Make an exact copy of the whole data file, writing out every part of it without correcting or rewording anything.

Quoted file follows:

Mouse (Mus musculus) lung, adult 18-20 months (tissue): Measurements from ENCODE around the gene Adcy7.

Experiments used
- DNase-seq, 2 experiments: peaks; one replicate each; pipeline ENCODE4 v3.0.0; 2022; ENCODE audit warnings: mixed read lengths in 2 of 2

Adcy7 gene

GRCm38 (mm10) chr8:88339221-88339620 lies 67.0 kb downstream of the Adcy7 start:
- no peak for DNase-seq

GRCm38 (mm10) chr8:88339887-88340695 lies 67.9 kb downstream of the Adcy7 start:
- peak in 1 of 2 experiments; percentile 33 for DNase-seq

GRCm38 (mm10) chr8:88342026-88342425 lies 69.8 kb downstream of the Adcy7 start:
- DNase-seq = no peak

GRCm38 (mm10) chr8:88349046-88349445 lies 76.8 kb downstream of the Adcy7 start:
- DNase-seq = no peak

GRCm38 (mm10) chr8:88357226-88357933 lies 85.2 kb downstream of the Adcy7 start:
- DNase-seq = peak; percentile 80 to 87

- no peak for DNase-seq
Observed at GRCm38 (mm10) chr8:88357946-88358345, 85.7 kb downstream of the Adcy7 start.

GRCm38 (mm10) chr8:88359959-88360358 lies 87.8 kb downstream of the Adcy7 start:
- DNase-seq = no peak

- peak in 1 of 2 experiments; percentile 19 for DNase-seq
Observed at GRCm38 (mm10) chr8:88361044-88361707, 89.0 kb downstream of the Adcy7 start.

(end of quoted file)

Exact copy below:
Mouse (Mus musculus) lung, adult 18-20 months (tissue): Measurements from ENCODE around the gene Adcy7.

Experiments used
- DNase-seq, 2 experiments: peaks; one replicate each; pipeline ENCODE4 v3.0.0; 2022; ENCODE audit warnings: mixed read lengths in 2 of 2

Adcy7 gene

GRCm38 (mm10) chr8:88339221-88339620 lies 67.0 kb downstream of the Adcy7 start:
- no peak for DNase-seq

GRCm38 (mm10) chr8:88339887-88340695 lies 67.9 kb downstream of the Adcy7 start:
- peak in 1 of 2 experiments; percentile 33 for DNase-seq

GRCm38 (mm10) chr8:88342026-88342425 lies 69.8 kb downstream of the Adcy7 start:
- DNase-seq = no peak

GRCm38 (mm10) chr8:88349046-88349445 lies 76.8 kb downstream of the Adcy7 start:
- DNase-seq = no peak

GRCm38 (mm10) chr8:88357226-88357933 lies 85.2 kb downstream of the Adcy7 start:
- DNase-seq = peak; percentile 80 to 87

- no peak for DNase-seq
Observed at GRCm38 (mm10) chr8:88357946-88358345, 85.7 kb downstream of the Adcy7 start.

GRCm38 (mm10) chr8:88359959-88360358 lies 87.8 kb downstream of the Adcy7 start:
- DNase-seq = no peak

- peak in 1 of 2 experiments; percentile 19 for DNase-seq
Observed at GRCm38 (mm10) chr8:88361044-88361707, 89.0 kb downstream of the Adcy7 start.